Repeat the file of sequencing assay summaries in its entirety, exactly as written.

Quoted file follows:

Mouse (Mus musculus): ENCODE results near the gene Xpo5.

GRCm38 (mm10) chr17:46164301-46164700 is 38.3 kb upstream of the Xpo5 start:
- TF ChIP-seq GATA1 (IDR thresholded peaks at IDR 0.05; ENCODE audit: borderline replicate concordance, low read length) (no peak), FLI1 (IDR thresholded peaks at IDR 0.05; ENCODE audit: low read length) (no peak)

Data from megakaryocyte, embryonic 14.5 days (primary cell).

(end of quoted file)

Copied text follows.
Mouse (Mus musculus): ENCODE results near the gene Xpo5.

GRCm38 (mm10) chr17:46164301-46164700 is 38.3 kb upstream of the Xpo5 start:
- TF ChIP-seq GATA1 (IDR thresholded peaks at IDR 0.05; ENCODE audit: borderline replicate concordance, low read length) (no peak), FLI1 (IDR thresholded peaks at IDR 0.05; ENCODE audit: low read length) (no peak)

Data from megakaryocyte, embryonic 14.5 days (primary cell).